I tend to think of the 1930's as a time of extreme drought, because of all of the photos of the dustbowl and the stories of the depression. But at least for Edmonton that is a little hard to spot in the data. 1929 was low, and 1930 was very low at just above 300mm (making it the 8th lowest year). But after 1930 the precipitation quickly recovered, even if the economy didn't. And the lows of the early 1930s are pretty comparable to the early 1920s, early 1950s and much of the 1960s.

The only times that the average broke out of the 400-535mm band were at the beginning and the end of the century. 1900 and 1901 both had about 60% more precipitation than the 20th century average. And then the late 1800s and early 2000s had some years that were as low as half the average.

Here is the Edmonton International data, with the same 400-535mm range shaded in. And we can see that for the most part the International stays within that band as well.

Unfortunately there isn't a lot of overlap in the highest and lowest years for the two stations, mostly because many of Blatchford's extremes were a century ago. But one thing that is common between the two charts is 2002, which had the lowest recorded precipitation for both Blatchford and for the International. Even though it is the lowest at both stations, there is still a significant difference in the measurements, with Blatchford at 188mm and the International at 267mm.

Last year a state of agricultural emergency was declared, because there had been so little precipitation. But based on the numbers for the International, 2015 still had 40% more precipitation than 2002. On the other hand though, looking at the 5-Year average we have now had a string of relatively dry years, and the last year with a lot of precipitation was all the way back in 1996. For about the last 15 years the average has been sitting at the bottom of that 400-535mm range.

And that brings us back to the Blatchford data. From 2000 onwards the precipitation at the International is fairly low, but at Blatchford it absolutely nosedived. Which one is right? Or are they both right? It's time to look at some other stations for comparison.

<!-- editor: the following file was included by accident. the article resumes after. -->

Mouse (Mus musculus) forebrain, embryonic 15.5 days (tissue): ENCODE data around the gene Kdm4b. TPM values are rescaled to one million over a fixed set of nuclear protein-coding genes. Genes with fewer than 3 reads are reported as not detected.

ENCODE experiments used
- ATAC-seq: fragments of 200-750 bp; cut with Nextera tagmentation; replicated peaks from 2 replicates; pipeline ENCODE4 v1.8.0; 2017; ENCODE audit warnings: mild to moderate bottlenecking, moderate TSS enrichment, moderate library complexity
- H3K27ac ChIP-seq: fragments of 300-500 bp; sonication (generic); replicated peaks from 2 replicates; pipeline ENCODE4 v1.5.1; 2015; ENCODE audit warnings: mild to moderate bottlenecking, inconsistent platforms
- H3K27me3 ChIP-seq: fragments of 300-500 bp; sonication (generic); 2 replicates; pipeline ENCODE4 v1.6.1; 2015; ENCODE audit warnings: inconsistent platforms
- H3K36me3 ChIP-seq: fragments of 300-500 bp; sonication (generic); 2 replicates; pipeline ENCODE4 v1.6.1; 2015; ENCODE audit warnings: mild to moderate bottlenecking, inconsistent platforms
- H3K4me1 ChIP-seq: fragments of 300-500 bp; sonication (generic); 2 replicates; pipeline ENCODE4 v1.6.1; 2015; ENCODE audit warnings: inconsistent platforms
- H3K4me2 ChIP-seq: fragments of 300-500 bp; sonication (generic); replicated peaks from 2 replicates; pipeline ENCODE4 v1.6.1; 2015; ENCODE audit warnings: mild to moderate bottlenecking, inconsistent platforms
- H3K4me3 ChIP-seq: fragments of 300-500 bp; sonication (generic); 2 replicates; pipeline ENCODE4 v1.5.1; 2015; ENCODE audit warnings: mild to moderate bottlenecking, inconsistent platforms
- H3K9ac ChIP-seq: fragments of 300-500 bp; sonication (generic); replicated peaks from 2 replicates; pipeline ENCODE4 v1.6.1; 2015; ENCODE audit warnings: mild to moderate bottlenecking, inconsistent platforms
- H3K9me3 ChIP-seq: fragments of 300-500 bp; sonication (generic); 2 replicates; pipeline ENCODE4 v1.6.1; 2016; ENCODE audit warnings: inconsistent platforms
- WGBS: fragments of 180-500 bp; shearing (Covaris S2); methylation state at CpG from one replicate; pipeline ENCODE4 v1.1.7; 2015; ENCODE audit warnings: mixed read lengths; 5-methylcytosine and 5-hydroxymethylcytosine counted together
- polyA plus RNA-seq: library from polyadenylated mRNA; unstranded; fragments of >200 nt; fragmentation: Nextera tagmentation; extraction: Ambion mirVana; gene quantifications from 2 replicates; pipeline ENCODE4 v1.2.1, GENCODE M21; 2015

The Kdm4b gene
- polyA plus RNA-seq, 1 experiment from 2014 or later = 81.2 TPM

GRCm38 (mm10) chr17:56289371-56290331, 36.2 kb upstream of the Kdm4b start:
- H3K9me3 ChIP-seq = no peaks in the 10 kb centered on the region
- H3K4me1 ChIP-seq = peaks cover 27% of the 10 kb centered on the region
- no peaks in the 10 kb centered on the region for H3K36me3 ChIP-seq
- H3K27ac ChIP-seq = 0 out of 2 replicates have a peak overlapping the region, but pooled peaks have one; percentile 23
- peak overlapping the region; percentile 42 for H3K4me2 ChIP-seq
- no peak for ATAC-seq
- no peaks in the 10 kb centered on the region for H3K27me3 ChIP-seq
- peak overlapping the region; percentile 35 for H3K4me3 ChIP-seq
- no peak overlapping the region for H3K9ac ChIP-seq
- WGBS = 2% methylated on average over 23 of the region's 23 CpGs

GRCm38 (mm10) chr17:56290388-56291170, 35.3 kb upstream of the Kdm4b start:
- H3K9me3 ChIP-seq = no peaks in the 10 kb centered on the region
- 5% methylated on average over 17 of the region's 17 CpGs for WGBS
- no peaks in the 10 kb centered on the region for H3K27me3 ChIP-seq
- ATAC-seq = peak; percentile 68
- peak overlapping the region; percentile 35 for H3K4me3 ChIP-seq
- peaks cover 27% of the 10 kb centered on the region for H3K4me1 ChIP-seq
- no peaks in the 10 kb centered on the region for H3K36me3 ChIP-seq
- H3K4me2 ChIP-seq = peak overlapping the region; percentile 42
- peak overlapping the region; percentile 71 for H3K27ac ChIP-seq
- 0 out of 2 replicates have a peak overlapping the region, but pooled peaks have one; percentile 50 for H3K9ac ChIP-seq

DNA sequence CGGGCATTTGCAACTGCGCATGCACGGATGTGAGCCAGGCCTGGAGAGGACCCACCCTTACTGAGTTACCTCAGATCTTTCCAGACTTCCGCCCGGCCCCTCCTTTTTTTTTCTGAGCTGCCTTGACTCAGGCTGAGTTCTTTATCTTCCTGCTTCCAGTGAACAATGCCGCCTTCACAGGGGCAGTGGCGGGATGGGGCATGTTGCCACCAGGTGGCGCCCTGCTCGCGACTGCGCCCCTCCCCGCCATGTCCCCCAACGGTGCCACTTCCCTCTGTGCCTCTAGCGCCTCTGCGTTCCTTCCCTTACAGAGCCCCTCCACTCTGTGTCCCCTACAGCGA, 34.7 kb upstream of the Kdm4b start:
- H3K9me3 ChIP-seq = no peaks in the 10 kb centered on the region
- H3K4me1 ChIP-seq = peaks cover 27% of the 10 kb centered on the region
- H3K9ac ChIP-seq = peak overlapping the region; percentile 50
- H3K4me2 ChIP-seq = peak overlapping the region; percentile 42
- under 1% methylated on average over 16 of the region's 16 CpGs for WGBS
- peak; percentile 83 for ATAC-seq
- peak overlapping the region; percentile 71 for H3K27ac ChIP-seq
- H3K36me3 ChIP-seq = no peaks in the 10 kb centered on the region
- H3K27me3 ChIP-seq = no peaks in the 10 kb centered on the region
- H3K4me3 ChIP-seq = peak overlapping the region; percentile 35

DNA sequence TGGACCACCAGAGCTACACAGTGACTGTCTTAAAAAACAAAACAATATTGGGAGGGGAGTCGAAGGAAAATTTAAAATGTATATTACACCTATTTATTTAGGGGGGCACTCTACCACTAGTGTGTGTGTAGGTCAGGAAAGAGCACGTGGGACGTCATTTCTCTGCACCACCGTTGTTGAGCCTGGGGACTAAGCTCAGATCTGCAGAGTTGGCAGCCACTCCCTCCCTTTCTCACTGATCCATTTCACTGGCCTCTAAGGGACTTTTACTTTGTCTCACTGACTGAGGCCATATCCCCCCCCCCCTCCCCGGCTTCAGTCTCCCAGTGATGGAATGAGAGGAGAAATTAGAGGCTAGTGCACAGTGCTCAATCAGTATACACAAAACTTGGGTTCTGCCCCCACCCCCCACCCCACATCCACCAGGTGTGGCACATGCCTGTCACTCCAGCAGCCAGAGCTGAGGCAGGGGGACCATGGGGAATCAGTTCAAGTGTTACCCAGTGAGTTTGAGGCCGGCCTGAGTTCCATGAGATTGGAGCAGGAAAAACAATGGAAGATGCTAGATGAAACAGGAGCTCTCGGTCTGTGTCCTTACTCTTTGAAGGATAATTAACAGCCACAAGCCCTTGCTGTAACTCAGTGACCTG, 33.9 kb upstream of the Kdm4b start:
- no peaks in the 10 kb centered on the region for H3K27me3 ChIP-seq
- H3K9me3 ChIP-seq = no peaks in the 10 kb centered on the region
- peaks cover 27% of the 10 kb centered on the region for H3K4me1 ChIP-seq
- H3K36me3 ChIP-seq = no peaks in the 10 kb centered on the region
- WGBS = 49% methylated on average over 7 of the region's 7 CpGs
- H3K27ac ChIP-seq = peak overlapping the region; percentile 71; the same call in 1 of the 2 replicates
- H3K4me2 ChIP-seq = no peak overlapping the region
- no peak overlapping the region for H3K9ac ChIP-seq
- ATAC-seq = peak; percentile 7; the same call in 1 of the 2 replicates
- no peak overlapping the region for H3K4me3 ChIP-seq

Edmonton has other stations with precipitation data, and two of them - the University of Alberta Metabolic Centre, and Stony Plain - are shown here.

This is a very busy chart, and I won't look at it in too much detail - Stony Plain tends to be a little higher than the other stations, taking top spot in 18 of the 31 years shown here; and all 4 stations show a downward trend since the mid-80s.

The main point of interest here is the years from about 1995-2002, where the Blatchford data is significantly lower than all three of the other stations. Precipitation is local, but I'm suspicious that Blatchford really only received half as much precipitation as the University did in 2000. So I already know that Blatchford's 2007-2015 data has problems, but I think that 1995-2002 looks pretty dubious as well.

I've previously said that I don't like the recent Blatchford precipitation data, and this confirms that. It's still interesting for some historic records, but in the future I'll continue to use the International whenever I'm looking at recent precipitation.

One final thing for today:

Environment Canada records the totals for rain and for snow, and they are shown in the graph above. This is the mm-equivalent of melted snow. If I used the freshly fallen unmelted snow the numbers are 10x as much, but that distorts the graph. Next winter I will definitely take a closer look at Edmonton's snowfall. But for now, this gives a sense of roughly how much of our yearly precipitation comes from snow or rain - for snow the average is 120mm versus 330mm for rain.

Update: I've reworked some of these charts using a different Blatchford dataset, which gives less suspicious results for the 1995-2005 period. The update can be found here.


Record Watch - June 6

A warm June 6th at 29.6°C.

That's enough for fourth place after 32.2°C in 1961, 31.7°C in 1949 and 30.6°C in 1970. It is also by far the warmest June 6 that we've had recently, with 1977 being the last time that a June 6th broke 25°C.

Monday should be the only really, really warm day that we'll have this week. But here is a look at the top 50 warm days for this time of year (actually top 60, because there was an 11-way tie for 50th place at 27.2°C)

29.6°C puts this year in the 20th spot for the week.

I'd mentioned that the last time June 6 was above 25°C was in 1977, and that's a example of why I like to look at the whole week, and not just at one specific date. It's been 40 years without a warm June 6th, but there have been plenty of warm June 4ths, 5ths, 7ths...

In terms of records, 1961 not only has the record for the 6th, but also records for the 4th and 5th, which were part of a 5-day heatwave with temperatures above 30°C.

Looking at the decades, the 1890s and 1960s each had 9 days in the top 60. The 1910s only had 1. And so far the 2010s have had 2 - this year and last year.


versus: Calgary - Part 1

In previous posts I've looked at how Edmonton's weather compares to the International Airport, and to some nearby rural stations. But today it's time for the main event - the battle of Alberta - Edmonton versus Calgary.